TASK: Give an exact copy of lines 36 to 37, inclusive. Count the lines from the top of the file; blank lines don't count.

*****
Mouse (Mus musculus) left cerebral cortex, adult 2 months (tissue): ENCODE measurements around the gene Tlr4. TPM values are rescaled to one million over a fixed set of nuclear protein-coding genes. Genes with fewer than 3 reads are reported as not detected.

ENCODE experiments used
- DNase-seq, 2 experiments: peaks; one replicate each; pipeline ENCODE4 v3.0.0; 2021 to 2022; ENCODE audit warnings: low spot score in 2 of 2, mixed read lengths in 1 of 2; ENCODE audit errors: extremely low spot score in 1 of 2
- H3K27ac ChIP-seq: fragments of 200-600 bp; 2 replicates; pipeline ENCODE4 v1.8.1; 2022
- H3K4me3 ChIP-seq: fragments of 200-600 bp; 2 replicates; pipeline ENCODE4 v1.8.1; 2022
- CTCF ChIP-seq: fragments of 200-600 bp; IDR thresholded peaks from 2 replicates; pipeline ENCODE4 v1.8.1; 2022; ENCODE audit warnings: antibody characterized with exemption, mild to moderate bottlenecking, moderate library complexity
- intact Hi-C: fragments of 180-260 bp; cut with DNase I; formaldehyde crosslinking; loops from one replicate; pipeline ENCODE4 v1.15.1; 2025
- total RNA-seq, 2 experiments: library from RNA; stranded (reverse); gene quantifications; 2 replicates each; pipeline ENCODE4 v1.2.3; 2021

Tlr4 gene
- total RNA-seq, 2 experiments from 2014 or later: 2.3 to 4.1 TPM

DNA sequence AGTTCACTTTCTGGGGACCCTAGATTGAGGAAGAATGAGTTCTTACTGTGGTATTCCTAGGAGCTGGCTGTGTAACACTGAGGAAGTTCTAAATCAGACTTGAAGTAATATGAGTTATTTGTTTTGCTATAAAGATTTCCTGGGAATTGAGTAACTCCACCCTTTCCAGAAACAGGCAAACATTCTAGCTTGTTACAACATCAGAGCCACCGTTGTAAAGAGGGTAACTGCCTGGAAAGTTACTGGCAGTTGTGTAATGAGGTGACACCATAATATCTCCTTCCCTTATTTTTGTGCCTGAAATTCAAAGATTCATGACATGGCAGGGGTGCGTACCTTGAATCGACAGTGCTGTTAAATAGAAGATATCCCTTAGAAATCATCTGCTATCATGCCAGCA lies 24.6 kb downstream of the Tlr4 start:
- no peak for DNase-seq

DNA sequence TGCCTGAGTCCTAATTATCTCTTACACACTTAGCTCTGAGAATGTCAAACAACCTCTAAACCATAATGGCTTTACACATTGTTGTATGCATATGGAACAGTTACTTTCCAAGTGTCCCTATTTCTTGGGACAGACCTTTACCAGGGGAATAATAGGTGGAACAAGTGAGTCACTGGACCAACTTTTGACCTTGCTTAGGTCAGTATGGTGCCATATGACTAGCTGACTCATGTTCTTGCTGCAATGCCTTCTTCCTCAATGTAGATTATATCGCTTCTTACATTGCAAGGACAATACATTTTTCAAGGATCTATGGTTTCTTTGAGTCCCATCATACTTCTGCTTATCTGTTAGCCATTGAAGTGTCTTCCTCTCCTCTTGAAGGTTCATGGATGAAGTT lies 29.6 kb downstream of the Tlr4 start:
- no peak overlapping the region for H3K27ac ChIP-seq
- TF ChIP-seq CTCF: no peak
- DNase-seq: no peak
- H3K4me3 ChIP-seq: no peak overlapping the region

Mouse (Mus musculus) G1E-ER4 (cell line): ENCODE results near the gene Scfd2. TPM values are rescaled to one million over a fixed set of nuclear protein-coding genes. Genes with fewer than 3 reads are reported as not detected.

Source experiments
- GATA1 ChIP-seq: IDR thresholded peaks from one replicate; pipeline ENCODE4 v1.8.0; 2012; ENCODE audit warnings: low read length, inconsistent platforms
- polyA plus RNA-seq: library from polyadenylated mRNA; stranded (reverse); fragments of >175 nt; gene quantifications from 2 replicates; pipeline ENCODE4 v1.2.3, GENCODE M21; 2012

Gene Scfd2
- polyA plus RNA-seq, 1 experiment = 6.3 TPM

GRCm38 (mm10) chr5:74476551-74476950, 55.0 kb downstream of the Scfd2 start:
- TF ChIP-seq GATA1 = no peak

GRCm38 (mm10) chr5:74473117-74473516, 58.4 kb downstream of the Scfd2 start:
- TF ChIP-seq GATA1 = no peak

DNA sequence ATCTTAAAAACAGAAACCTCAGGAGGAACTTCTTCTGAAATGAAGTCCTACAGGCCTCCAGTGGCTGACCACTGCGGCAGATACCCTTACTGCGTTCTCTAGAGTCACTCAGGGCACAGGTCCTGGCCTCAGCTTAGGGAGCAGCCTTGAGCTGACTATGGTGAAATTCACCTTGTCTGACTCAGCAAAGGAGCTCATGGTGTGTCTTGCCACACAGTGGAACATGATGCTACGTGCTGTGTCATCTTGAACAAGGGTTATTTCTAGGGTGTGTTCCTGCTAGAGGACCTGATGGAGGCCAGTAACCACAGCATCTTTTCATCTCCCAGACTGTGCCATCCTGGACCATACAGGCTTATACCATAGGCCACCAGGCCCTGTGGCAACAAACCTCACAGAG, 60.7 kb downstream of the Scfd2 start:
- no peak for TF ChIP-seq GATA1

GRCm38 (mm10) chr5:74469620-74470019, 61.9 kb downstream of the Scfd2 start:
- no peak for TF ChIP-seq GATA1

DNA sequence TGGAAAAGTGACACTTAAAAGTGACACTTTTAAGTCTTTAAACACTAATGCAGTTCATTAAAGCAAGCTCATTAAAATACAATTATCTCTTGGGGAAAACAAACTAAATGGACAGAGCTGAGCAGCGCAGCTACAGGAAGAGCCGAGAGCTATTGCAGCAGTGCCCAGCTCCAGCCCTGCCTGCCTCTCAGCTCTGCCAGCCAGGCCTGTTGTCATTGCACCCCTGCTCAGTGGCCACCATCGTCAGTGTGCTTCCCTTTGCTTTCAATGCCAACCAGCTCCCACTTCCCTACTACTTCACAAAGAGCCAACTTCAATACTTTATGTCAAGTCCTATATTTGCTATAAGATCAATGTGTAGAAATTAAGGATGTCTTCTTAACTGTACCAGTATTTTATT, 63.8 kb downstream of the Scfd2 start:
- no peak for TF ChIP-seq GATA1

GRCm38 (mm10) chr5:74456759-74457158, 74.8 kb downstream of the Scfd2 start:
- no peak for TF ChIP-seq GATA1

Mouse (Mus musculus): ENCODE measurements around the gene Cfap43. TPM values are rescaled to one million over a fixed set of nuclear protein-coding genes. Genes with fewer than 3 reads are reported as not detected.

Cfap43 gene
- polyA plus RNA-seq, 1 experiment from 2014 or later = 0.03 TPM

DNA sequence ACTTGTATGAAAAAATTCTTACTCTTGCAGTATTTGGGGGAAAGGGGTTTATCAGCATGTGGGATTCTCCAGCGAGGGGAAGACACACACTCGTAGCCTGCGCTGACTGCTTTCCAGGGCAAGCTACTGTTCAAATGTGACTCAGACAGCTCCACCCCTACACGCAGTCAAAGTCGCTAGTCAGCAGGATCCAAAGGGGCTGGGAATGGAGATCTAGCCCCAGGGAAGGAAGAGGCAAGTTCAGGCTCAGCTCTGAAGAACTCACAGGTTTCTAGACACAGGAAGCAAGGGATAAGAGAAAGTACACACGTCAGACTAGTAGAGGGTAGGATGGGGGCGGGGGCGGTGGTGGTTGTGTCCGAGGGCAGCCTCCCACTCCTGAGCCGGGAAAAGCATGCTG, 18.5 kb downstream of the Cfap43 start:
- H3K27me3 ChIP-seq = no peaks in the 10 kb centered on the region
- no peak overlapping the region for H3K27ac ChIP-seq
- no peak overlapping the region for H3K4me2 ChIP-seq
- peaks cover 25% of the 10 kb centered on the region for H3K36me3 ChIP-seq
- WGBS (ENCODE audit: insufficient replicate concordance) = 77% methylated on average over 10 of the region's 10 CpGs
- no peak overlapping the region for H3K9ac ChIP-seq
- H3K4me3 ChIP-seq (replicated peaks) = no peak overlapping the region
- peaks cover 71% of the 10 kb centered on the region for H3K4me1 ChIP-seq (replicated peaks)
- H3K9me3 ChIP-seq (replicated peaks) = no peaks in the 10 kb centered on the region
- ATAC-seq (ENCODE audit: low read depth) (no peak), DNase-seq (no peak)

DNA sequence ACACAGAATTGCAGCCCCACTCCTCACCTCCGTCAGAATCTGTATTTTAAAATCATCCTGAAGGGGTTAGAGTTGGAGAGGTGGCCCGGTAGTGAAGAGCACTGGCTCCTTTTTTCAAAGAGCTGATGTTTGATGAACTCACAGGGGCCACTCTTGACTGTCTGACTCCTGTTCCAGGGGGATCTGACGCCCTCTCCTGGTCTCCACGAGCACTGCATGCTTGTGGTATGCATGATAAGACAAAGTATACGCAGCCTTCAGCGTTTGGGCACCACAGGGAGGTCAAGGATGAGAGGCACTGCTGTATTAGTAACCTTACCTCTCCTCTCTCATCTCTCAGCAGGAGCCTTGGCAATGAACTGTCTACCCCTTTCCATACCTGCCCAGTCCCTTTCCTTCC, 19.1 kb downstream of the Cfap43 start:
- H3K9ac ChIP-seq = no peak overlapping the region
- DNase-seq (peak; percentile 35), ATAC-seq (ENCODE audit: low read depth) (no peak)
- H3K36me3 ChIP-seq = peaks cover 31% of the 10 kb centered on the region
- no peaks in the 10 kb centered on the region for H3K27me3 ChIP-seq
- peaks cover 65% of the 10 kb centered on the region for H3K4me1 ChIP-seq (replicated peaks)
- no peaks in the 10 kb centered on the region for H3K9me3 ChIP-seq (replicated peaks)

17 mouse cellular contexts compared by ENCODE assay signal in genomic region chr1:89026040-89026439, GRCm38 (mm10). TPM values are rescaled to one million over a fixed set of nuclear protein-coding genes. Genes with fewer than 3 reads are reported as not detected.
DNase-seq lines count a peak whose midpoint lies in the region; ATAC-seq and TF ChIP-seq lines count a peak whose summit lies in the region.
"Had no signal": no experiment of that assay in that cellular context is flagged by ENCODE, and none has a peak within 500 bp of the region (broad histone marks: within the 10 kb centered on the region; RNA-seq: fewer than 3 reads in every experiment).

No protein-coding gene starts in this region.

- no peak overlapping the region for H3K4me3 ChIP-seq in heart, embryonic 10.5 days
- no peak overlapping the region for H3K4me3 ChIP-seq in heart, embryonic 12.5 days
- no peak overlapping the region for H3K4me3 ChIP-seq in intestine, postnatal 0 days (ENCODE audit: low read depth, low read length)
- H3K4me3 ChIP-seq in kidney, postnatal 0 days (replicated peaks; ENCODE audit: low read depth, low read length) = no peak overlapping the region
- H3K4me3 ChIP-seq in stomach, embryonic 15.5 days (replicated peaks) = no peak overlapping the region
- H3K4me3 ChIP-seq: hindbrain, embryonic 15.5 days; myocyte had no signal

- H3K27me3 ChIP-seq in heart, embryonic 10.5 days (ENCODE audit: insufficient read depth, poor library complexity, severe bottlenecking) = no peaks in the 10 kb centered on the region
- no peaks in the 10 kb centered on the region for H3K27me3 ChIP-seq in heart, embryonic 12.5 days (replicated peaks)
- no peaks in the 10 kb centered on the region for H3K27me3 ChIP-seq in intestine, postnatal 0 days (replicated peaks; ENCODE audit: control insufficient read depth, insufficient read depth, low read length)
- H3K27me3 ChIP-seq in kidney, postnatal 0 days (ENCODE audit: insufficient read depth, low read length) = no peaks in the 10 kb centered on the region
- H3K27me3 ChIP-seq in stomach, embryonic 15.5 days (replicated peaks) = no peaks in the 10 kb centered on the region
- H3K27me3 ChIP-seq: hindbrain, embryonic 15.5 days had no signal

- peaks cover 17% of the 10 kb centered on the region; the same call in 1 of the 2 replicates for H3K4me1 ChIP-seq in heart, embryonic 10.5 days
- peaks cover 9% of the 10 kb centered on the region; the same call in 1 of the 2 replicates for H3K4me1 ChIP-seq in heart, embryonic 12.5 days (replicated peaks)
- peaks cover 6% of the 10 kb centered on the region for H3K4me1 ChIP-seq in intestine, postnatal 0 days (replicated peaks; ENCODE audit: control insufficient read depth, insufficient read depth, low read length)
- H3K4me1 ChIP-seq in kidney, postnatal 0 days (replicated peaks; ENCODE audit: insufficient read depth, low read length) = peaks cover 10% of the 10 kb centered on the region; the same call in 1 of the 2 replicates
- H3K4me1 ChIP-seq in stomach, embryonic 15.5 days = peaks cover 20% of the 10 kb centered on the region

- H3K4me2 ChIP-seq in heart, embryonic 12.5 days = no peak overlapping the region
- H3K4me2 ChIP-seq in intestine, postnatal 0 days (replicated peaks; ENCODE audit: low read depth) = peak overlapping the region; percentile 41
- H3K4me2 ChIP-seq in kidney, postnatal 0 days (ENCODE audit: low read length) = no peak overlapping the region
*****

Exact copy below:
Mouse (Mus musculus): ENCODE measurements around the gene Cfap43. TPM values are rescaled to one million over a fixed set of nuclear protein-coding genes. Genes with fewer than 3 reads are reported as not detected.

Cfap43 gene